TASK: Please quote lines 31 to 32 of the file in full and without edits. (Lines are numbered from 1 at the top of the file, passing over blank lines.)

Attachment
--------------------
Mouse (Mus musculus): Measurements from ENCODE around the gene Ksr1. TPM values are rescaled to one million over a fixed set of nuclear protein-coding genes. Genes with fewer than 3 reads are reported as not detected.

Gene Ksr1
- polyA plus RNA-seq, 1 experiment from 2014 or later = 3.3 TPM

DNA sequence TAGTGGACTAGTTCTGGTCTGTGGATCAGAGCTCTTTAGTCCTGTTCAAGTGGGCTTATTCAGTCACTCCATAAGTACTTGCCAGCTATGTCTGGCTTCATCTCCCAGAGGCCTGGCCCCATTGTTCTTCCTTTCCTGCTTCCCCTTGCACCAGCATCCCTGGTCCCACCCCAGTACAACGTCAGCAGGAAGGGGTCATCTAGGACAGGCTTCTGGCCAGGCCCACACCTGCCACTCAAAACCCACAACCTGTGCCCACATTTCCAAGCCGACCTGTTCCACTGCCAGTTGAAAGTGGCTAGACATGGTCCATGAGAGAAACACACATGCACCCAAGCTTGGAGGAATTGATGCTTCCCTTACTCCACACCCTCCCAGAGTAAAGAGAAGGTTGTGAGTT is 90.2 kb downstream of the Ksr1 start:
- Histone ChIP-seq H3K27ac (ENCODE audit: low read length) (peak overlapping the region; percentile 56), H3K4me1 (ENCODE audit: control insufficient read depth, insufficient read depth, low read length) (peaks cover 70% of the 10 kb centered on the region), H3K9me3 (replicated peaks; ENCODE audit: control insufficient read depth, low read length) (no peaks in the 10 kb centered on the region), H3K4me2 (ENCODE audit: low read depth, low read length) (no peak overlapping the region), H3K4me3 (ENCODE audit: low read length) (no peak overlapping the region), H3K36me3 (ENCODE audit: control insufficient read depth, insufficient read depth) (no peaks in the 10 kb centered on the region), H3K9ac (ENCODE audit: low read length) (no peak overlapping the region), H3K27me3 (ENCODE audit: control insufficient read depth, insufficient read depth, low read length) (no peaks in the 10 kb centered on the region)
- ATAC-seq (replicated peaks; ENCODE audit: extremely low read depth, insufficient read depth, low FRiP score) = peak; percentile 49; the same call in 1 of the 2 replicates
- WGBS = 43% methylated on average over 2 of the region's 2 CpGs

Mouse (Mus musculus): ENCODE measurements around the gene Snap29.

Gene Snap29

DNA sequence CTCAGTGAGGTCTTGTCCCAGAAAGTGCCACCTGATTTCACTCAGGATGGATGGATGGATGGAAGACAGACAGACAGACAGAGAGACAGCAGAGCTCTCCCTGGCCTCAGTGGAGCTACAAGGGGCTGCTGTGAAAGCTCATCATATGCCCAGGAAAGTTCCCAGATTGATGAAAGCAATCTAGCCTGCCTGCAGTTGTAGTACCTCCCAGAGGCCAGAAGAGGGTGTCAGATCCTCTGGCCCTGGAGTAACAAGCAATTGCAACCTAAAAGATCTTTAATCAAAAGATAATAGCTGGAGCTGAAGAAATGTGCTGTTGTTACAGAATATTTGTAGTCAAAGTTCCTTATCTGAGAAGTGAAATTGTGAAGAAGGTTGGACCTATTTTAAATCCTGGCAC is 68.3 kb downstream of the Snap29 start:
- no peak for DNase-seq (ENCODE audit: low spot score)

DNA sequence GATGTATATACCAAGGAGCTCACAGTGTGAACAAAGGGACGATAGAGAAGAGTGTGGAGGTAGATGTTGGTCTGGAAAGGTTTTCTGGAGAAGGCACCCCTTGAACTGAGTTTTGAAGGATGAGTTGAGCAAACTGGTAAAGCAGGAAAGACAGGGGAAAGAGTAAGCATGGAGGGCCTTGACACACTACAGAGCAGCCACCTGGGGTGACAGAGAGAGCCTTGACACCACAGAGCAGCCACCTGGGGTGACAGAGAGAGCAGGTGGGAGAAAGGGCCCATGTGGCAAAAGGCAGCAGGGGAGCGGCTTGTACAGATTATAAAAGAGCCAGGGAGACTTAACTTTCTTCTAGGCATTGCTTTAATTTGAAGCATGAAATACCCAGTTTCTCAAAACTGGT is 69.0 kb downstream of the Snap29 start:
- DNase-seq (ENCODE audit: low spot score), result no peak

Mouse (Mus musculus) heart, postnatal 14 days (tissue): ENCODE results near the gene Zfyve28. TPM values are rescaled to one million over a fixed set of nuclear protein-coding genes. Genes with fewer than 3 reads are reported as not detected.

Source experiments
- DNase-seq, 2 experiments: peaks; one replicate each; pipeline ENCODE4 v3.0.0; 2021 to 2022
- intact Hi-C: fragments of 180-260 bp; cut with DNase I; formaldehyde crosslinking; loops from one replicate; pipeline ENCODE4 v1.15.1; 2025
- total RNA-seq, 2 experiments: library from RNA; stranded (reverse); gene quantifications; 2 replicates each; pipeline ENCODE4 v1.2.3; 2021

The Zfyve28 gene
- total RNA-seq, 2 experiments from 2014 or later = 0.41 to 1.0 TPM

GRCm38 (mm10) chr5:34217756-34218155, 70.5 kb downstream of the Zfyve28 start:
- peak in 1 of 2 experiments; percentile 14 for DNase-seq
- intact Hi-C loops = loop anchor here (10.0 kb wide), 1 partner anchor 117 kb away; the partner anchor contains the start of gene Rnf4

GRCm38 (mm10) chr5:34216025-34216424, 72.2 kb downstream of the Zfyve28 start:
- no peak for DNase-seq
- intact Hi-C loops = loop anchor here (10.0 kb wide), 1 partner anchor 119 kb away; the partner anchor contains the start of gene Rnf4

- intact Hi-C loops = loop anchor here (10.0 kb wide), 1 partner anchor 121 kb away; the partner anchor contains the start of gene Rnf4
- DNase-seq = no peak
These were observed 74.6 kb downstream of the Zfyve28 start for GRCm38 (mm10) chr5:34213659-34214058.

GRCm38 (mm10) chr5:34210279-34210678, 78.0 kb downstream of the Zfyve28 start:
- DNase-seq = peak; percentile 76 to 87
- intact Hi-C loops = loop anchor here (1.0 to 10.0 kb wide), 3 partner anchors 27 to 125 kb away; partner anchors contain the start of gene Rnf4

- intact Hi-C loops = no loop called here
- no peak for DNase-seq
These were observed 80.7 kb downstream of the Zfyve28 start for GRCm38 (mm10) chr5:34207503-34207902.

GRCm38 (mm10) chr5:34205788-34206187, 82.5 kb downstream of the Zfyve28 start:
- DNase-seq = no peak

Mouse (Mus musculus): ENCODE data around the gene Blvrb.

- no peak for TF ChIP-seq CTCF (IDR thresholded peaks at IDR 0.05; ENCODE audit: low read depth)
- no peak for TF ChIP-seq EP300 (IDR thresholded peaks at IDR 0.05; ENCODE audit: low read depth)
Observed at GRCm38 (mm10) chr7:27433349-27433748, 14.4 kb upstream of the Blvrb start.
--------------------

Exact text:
- DNase-seq = peak; percentile 76 to 87
- intact Hi-C loops = loop anchor here (1.0 to 10.0 kb wide), 3 partner anchors 27 to 125 kb away; partner anchors contain the start of gene Rnf4